On the other hand, there are also plenty of women who seem to be embracing the change in their hair color and are going grey gracefully!
It shouldn't shock anybody to hear that Mc Coy Rigby Entertainment's new production of "The Little Mermaid" at La Mirada Theatre is a treat for the eyes and ears.
Audiences expect no less from a musical based on the beloved 1989 Disney film, which revitalized the field of animation and won its composer, Alan Menken, two Academy Awards.
It is a reflection of how women over 60 can change their self-image for the better and accept themselves for who they are and how they look.
This is a surprisingly emotional topic, with strong opinions on both sites of the “grey hair debate.” If you decide to grow out your grey hair, you may get pushback from some women in your life.
We recently posed a question to our community on the Sixty and Me Facebook page: “Are you ready to stop dyeing your hair?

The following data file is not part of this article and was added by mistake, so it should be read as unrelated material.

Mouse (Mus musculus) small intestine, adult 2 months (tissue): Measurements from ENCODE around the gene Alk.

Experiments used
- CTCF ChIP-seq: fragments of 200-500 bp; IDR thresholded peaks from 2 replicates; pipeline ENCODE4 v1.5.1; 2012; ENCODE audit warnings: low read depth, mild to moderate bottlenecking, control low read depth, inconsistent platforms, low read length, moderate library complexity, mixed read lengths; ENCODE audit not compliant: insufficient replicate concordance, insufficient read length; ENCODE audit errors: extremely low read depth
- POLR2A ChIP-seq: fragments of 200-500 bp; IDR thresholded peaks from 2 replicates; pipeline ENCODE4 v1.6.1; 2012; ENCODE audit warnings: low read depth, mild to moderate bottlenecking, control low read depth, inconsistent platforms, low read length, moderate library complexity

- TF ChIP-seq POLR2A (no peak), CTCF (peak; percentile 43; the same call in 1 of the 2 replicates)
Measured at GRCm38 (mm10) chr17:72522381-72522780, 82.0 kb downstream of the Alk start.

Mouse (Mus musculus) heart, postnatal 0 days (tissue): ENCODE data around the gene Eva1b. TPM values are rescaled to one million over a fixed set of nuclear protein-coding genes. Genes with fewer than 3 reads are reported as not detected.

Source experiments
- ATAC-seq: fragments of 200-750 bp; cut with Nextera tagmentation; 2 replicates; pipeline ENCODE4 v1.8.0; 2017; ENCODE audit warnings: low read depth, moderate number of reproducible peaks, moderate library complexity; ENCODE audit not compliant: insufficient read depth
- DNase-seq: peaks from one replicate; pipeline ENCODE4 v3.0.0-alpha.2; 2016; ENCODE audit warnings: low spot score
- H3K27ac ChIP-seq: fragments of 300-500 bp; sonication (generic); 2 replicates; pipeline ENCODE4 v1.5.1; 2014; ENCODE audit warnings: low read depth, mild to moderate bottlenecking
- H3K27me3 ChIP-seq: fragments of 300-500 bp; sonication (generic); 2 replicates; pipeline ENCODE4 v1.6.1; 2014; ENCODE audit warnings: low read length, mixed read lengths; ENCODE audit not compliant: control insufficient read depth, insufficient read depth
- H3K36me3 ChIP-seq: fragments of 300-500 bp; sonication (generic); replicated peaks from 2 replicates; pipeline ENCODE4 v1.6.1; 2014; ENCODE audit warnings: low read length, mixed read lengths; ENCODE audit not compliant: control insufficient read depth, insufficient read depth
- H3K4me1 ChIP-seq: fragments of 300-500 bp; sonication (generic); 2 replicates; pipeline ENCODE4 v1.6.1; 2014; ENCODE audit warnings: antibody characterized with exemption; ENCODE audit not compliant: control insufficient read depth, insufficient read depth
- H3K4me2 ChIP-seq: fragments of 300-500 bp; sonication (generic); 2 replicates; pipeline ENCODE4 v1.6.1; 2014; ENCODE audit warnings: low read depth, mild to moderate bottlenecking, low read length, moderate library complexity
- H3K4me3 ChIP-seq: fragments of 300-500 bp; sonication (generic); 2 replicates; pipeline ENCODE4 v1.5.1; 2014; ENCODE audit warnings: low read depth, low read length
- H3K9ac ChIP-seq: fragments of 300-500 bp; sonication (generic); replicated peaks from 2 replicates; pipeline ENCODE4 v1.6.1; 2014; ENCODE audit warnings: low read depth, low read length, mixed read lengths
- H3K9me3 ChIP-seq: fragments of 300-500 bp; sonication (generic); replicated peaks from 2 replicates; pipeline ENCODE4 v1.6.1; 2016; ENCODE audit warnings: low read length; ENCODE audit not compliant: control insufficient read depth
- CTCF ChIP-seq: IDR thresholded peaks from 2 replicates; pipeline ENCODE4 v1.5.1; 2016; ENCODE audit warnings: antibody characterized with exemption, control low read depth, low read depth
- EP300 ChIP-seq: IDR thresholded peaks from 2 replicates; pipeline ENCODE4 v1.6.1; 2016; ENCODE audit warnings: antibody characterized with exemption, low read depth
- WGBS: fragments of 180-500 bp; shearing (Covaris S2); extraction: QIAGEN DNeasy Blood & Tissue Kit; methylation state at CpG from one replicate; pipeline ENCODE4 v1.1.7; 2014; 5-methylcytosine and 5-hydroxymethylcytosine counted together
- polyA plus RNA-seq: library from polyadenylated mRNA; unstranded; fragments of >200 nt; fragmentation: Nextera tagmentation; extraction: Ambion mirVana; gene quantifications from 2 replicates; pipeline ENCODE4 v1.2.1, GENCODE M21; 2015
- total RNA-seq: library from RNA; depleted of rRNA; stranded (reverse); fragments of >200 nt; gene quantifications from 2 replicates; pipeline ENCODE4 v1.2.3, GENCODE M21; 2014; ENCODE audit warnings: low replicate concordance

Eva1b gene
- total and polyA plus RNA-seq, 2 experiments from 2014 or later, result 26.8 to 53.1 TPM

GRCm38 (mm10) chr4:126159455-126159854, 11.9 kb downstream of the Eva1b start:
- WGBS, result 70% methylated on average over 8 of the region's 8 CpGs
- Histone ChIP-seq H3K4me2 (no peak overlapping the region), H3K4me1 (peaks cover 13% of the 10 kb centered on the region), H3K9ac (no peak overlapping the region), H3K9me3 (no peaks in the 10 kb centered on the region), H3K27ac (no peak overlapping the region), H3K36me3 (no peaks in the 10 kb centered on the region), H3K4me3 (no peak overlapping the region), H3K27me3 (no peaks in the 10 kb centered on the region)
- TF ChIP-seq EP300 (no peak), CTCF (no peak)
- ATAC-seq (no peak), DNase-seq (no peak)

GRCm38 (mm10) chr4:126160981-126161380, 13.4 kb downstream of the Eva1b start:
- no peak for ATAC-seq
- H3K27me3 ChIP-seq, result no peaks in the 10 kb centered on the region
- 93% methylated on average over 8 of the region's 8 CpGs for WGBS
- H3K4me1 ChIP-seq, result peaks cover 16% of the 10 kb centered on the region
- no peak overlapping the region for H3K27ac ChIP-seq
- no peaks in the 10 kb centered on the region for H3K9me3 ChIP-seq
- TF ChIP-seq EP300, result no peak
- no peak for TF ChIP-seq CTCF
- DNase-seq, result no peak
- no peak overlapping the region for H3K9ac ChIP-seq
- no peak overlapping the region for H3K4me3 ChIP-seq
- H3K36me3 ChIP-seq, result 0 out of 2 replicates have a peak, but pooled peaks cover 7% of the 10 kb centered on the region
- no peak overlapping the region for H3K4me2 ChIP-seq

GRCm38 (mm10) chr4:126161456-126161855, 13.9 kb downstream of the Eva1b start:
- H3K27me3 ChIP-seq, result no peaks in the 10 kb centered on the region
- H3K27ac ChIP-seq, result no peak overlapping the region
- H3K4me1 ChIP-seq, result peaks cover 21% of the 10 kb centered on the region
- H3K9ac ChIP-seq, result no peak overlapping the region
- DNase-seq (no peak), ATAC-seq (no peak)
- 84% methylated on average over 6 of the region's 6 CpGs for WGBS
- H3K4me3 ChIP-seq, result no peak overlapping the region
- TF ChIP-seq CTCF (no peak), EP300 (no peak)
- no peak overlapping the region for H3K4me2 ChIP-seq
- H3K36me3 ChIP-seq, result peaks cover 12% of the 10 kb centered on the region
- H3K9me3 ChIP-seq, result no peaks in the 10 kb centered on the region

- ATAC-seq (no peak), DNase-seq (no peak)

” Nearly half of the women who responded were very firm in saying, “I am never going to go grey.” The other half were passionately supportive of grey hair.
Except this was not the same Flounder generations of audiences...
Robert Duane Ballard (born June 30, 1942) is a retired United States Navy officer and a professor of oceanography at the University of Rhode Island who is most noted for his work in underwater archaeology: maritime archaeology and archaeology of shipwrecks.
Personally, while I still dye my own hair, I have to admit that my grey-haired sisters make some excellent points in support of going grey naturally. If you do decide to go grey, you don’t have to feel self-conscious about it – the standards of fashion are changing.
We don’t have to feel limited by outdated stereotypes that “grey hair = old.” The way you think and act is what makes you look old (or not), not the color of your hair.
Woods' gorgeous voice and bewitching demeanor prove her a worthy heiress to the aquatic redhead's tiara.